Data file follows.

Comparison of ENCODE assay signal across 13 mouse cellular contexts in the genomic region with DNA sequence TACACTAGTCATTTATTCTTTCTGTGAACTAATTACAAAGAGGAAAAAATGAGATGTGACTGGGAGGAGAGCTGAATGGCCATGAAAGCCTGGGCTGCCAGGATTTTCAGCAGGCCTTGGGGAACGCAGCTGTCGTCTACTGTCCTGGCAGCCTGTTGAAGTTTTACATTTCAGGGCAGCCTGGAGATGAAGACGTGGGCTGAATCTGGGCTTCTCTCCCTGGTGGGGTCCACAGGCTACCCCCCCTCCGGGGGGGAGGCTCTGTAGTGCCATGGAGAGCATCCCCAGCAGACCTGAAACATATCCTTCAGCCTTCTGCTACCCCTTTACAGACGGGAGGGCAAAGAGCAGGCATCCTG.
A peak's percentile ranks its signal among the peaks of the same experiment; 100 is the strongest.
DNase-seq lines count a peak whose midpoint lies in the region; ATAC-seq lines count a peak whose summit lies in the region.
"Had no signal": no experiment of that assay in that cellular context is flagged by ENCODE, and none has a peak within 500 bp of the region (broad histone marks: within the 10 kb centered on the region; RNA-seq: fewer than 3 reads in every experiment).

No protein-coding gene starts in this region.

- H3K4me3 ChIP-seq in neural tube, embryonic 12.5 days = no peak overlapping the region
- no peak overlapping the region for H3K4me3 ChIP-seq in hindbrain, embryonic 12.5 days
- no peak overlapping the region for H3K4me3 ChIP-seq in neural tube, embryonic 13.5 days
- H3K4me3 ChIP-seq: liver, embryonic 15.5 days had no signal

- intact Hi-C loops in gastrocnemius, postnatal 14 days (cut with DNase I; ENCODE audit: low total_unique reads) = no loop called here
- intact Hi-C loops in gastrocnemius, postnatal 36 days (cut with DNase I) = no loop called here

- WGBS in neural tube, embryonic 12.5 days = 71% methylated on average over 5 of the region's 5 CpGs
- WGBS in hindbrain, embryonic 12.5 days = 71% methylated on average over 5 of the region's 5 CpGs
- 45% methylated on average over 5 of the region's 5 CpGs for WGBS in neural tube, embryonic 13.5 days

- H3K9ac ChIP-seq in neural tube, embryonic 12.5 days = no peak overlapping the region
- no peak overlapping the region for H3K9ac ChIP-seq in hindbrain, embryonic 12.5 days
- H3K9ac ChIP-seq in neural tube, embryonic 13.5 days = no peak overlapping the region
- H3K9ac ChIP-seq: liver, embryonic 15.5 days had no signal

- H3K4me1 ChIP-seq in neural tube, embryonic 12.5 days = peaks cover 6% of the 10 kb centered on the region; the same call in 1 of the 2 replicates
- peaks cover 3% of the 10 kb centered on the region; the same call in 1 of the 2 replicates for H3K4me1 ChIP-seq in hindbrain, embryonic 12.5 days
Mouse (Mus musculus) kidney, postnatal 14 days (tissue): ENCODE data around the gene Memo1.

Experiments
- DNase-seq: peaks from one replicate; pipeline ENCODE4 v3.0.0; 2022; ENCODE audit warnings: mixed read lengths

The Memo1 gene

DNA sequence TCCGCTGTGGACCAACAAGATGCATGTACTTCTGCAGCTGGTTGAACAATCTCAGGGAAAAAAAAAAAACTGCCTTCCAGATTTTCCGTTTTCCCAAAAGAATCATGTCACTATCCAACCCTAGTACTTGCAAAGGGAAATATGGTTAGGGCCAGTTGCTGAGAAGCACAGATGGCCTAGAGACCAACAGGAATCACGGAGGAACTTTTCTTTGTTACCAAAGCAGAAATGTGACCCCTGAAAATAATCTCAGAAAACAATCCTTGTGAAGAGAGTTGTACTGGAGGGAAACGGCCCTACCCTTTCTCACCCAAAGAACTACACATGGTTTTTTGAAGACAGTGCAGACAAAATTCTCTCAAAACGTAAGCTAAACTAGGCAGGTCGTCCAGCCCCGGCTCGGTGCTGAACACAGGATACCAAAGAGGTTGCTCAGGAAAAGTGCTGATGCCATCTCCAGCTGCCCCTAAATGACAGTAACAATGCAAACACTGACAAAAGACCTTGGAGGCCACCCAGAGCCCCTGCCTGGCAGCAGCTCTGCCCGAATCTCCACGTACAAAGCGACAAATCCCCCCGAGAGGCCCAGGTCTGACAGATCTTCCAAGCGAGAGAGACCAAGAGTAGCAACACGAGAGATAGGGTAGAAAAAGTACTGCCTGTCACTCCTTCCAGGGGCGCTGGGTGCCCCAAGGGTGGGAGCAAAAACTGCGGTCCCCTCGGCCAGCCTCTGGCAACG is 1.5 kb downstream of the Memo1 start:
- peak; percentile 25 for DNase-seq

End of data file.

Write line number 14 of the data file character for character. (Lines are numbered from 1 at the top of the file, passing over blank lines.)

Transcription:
- 45% methylated on average over 5 of the region's 5 CpGs for WGBS in neural tube, embryonic 13.5 days